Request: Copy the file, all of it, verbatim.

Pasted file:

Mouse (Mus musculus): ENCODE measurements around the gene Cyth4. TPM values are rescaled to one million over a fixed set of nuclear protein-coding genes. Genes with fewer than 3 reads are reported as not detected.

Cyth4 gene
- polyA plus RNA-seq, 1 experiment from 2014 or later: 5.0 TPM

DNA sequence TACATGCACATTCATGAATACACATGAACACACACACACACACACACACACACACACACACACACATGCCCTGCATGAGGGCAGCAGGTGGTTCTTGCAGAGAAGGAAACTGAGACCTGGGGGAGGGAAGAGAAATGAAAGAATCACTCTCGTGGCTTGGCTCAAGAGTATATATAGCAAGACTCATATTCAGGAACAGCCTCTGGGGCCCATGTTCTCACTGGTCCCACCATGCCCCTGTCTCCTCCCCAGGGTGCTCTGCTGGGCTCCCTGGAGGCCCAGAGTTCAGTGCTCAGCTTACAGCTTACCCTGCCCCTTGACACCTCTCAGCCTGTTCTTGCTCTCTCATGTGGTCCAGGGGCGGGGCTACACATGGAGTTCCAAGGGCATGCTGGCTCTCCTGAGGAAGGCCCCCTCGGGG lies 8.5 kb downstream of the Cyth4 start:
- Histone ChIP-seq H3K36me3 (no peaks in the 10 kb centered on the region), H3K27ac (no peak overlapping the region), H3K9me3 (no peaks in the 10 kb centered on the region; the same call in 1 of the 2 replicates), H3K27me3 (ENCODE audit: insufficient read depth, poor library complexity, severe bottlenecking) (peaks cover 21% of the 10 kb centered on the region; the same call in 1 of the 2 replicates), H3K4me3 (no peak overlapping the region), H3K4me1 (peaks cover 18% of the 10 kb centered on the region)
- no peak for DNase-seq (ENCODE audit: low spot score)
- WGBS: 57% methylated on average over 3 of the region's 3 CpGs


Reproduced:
Mouse (Mus musculus): ENCODE measurements around the gene Cyth4. TPM values are rescaled to one million over a fixed set of nuclear protein-coding genes. Genes with fewer than 3 reads are reported as not detected.

Cyth4 gene
- polyA plus RNA-seq, 1 experiment from 2014 or later: 5.0 TPM

DNA sequence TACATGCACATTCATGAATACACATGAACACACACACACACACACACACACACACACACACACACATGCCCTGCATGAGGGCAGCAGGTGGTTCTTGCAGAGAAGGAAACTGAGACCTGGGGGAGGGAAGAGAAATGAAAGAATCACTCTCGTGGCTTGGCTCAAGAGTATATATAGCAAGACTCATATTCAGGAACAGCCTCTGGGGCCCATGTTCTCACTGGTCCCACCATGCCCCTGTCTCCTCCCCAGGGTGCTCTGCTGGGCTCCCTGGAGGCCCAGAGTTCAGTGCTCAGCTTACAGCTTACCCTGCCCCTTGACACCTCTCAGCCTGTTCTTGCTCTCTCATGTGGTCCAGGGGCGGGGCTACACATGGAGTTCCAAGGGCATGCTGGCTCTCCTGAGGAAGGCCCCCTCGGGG lies 8.5 kb downstream of the Cyth4 start:
- Histone ChIP-seq H3K36me3 (no peaks in the 10 kb centered on the region), H3K27ac (no peak overlapping the region), H3K9me3 (no peaks in the 10 kb centered on the region; the same call in 1 of the 2 replicates), H3K27me3 (ENCODE audit: insufficient read depth, poor library complexity, severe bottlenecking) (peaks cover 21% of the 10 kb centered on the region; the same call in 1 of the 2 replicates), H3K4me3 (no peak overlapping the region), H3K4me1 (peaks cover 18% of the 10 kb centered on the region)
- no peak for DNase-seq (ENCODE audit: low spot score)
- WGBS: 57% methylated on average over 3 of the region's 3 CpGs